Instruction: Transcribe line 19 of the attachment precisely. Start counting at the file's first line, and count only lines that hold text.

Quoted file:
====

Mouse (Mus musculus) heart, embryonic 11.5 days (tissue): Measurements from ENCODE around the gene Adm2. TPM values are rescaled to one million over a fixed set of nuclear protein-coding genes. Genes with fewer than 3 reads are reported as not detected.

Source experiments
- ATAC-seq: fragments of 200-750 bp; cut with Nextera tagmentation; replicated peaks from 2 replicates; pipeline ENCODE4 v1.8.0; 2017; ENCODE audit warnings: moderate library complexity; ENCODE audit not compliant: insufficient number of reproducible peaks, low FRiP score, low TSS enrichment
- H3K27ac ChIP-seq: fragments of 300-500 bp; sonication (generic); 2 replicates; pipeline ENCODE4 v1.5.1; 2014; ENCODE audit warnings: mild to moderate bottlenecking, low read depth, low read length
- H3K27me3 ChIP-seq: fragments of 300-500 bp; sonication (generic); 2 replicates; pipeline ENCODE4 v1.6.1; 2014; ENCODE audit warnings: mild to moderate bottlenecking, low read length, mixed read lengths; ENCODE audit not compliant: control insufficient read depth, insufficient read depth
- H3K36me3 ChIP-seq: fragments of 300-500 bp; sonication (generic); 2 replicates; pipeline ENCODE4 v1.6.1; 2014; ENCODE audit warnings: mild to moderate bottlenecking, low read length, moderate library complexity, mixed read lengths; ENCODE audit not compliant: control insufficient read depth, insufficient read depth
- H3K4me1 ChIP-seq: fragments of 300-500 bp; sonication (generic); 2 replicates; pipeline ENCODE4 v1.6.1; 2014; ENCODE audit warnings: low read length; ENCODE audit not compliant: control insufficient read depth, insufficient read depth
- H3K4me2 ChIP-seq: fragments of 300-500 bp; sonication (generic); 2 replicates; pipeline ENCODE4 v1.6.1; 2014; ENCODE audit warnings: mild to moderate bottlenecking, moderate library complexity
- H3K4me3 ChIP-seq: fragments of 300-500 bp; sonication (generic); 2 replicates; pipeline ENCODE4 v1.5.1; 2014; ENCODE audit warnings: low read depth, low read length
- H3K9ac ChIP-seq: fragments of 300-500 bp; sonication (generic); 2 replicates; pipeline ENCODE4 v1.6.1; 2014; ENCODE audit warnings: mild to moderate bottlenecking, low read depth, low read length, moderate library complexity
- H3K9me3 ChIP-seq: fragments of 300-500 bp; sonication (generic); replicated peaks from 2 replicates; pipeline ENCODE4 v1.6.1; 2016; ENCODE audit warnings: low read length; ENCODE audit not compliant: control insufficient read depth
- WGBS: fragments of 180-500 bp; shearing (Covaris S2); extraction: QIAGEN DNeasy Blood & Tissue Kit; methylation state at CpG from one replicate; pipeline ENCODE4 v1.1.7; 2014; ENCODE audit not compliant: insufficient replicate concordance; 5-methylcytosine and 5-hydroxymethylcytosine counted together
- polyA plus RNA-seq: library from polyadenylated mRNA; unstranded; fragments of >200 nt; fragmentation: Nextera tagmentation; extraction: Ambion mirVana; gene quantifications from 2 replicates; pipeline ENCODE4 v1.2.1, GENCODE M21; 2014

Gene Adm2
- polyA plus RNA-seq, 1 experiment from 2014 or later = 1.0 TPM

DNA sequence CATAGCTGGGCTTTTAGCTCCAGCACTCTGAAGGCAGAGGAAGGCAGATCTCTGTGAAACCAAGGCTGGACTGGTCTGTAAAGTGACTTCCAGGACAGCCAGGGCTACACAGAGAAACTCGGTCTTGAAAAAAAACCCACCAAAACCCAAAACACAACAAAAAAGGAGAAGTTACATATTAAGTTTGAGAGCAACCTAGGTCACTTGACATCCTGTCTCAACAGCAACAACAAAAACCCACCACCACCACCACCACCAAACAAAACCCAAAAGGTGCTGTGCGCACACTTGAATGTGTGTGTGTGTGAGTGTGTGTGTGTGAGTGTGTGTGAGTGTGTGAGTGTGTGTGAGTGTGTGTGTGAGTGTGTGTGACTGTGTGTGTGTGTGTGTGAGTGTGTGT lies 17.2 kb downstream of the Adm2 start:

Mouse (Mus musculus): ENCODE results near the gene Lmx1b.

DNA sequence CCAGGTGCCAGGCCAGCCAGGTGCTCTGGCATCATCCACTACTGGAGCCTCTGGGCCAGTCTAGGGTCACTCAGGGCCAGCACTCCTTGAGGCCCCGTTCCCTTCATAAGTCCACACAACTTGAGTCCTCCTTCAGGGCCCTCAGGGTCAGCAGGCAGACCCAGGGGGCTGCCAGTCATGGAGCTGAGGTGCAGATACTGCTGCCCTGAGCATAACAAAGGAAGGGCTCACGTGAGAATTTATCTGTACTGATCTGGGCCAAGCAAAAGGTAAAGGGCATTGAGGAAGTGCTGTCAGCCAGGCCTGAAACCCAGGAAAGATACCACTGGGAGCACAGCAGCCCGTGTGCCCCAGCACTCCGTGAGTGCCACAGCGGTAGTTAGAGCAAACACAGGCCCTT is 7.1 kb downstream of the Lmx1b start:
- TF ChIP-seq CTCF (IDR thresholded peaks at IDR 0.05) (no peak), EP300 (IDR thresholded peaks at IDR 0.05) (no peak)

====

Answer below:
- TF ChIP-seq CTCF (IDR thresholded peaks at IDR 0.05) (no peak), EP300 (IDR thresholded peaks at IDR 0.05) (no peak)